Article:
British companies operating in the EU will be “begging on their knees” for the jurisdiction of the European Court of Justice (ECJ) after Brexit, the Court’s president has warned.
The primacy of the ECJ – the EU’s highest court – has been one of the principal bugbears of British eurosceptics, and its removal a chief negotiating demand of the UK government.
But, speaking to EURACTIV.com at the ECJ headquarters in Luxembourg, Koen Lenaerts said British companies would still insist on the jurisdiction and protection of the court in order to have their commercial rights upheld.
Lenaerts – who is a professor of comparative constitutional Law at Leuven University as well as president of the ECJ – also pointed out that the UK government would still be bound by the ECJ if it manages to negotiate a full Free Trade Agreement with the EU27 after departure.
That is because the ECJ would uphold the rights of EU companies under their half of any deal negotiated as part of the Brexit deal.
Asked precisely which agreements the ECJ would have jurisdiction over after Brexit, Lenaerts said: “After Brexit, there will be British firms begging our court to get ‘locus standi’ [the right to hear a case].
“Of course they will.
“If they create a subsidiary on the European continent, or a company on the European continent – just like we have Chinese companies which are incorporated and having their seat of operation, that is, all Chinese capital, here in the European Union.
“This is a company of the relevant member state, although all the interests might be Chinese, American, Australian, British etc, and I can tell you that if the company for one reason or another, like any company in the internal market, feels breached in its rights, it will be asking, begging on its knees, that this court exercises its jurisdiction to protect it.
“So British capital and British business will of course remain, on their own request, as a beggingly demanding party, right, willingly subject to the jurisdiction of this court, to see their rights enforced.”
Lenaerts remarks are bound to infuriate the Conservative London government, which has made freeing the UK from the “foreign judges” of the Luxembourg-based supreme court one of the main planks of its Brexit negotiations.
That has been aided by a press campaign against the ECJ, largely spearheaded by the Daily Mail.
In fact, the court has judges from all member states, including Britain, and John Mackenzie-Stuart, a British judge, was the ECJ president for four years at the height of the Thatcher government.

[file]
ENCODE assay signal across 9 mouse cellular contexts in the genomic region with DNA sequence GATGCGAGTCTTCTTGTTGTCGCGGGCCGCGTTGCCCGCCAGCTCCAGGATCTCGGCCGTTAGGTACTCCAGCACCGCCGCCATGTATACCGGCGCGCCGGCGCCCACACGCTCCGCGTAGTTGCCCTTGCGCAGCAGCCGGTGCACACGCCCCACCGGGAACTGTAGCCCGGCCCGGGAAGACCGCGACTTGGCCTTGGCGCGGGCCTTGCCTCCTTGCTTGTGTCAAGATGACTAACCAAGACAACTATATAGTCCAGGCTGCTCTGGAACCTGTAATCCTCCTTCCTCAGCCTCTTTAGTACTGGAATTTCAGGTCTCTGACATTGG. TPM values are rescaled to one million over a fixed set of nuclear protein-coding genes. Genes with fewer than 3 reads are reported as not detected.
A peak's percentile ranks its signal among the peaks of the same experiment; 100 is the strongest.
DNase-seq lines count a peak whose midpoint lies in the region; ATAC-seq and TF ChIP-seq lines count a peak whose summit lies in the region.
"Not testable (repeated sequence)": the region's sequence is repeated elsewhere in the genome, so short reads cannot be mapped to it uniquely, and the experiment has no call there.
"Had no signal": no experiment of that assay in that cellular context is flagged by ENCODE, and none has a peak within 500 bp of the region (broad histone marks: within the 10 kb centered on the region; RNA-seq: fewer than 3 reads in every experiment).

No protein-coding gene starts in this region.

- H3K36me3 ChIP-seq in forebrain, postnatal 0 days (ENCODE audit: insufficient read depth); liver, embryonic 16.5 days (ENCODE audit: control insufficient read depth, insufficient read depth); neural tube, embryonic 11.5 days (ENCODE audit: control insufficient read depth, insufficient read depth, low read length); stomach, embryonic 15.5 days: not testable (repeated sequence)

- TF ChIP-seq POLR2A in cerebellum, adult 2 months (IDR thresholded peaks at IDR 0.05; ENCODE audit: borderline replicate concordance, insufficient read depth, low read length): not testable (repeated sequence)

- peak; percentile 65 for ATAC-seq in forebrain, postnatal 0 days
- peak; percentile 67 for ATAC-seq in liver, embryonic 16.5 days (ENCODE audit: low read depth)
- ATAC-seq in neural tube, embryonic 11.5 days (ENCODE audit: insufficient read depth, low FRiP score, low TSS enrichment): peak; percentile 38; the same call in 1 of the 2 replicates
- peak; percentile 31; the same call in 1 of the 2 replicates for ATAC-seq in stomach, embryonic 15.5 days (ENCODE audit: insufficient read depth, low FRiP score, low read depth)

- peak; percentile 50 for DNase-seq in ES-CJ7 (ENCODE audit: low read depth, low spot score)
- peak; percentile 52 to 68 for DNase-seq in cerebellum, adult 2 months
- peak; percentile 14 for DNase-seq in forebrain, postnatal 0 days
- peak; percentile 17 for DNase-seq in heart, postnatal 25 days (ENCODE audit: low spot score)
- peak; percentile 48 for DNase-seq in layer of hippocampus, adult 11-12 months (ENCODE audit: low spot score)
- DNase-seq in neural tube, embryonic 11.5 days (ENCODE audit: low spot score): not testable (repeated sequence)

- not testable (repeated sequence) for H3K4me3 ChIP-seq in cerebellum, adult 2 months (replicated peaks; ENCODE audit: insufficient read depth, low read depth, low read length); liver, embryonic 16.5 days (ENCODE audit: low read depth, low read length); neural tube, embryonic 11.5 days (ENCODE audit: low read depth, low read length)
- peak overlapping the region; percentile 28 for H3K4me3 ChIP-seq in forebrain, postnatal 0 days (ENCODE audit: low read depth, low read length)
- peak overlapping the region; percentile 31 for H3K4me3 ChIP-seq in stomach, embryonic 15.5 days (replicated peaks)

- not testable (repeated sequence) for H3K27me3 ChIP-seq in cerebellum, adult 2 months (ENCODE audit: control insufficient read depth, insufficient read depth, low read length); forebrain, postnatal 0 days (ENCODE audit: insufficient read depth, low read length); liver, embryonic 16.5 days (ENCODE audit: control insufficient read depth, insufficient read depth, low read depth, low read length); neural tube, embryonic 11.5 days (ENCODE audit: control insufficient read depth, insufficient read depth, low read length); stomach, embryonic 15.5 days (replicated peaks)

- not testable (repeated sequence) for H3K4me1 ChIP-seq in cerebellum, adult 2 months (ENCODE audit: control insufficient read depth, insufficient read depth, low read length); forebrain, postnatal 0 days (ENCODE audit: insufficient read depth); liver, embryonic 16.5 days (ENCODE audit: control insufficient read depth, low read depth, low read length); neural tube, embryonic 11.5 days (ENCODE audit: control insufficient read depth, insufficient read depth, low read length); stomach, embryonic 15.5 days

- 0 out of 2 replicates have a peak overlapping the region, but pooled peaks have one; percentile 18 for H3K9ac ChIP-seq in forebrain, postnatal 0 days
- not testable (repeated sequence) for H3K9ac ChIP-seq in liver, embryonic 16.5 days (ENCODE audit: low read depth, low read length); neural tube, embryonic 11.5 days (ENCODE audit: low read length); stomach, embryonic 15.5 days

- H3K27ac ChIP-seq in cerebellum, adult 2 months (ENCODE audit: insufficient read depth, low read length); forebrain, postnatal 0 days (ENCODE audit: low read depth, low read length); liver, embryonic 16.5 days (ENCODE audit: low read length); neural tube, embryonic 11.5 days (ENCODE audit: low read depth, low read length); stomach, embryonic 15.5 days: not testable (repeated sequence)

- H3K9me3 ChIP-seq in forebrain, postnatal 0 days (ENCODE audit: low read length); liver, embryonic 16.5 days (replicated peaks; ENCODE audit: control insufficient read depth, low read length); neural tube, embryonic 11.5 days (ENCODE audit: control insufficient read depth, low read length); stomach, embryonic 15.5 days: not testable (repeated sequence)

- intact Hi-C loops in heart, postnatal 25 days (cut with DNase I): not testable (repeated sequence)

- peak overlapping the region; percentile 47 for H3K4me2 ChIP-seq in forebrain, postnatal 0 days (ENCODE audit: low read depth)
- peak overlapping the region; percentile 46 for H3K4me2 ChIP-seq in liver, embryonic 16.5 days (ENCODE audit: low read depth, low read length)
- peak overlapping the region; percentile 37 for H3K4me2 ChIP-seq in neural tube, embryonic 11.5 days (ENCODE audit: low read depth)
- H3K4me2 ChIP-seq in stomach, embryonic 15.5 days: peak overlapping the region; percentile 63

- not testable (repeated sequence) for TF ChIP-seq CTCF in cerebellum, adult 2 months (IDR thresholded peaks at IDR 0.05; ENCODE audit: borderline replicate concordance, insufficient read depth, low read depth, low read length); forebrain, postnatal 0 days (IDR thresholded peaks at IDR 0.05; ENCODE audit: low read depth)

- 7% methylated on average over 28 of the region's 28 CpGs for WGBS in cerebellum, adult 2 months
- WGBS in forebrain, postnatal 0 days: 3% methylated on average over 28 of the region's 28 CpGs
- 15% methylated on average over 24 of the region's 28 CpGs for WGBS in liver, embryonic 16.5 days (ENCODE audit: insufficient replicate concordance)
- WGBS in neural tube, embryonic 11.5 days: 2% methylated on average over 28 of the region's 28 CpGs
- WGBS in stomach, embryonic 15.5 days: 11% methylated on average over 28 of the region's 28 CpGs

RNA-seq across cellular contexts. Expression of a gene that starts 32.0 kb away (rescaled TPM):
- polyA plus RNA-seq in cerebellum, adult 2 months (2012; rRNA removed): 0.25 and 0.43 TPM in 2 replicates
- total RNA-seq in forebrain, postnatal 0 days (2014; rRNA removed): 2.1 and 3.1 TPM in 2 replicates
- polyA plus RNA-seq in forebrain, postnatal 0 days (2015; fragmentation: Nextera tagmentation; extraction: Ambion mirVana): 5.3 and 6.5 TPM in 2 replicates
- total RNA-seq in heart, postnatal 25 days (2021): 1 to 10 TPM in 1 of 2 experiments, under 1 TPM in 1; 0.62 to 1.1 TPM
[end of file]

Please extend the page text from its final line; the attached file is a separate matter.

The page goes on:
Lenaerts went on to suggest that a future free trade agreement between the UK and the remaining bloc – if one can be achieved within the two-year Brexit talks, or following a transition period afterwards – would also be policed by the court.
He said: “It’s not totally unrealistic that there is a bilateral trade agreement and you have goods coming in from the UK in[to] the EU.
“But the EU is now a third country, just like South Korea, Japan, Thailand, whatever.
“And the EU says ‘yes but actually you are giving subsidies by way of excessive tax breaks, or you’re not enforcing…the UK is no longer bound by the state aid rules in that hypothesis – and the EU says we are now going to tax, in order to have the compensatory level (this is under the WTO rules, the countervailing measures, anti-dumping measures, anti-subsidy measures like this..)
“When the EU imposes such measures, of course the UK government will run to this court to ask for judicial review. So that this court says, ‘no, no no, this was only an appearance of a subsidy, it was not a subsidy, the anti-subsidy measures are lawful and a matter of EU law.
“So they [the UK] will be in exactly the same position as China, Australia, etc. So there will of course be a whole range of EU-law relevant subjects which will continue to come up for businesses, for governing authorities, for national courts, in both the UK and here.”
David Davis, the British minister negotiating Brexit with the European Commission, has made it clear he wants no role for the ECJ after Brexit – even on adjudicating the rights of EU citizens in the UK, and UK citizens living in the EU.
Instead, he wants some unspecified form of new international arbitration body, even if that includes EU officials.
Full transcript of the Q&A between European Court of Justice President Koen Lenaerts and reporters:
Q [EurActiv.com] Can I ask you – perhaps for a personal view rather than the view of the court -but in terms of Brexit and the referendum campaign in Britain, the ECJ was this incredible bogeyman in the imagination of the right-wing media and some parts of the government – why do you think that is? And, more topically, at the moment you would ‘judge’ between the rights of EU citizens in the UK and UK citizens in Europe, which is something the British side are demanding is taken away from you – why do you think you’re best-placed to make those judgements?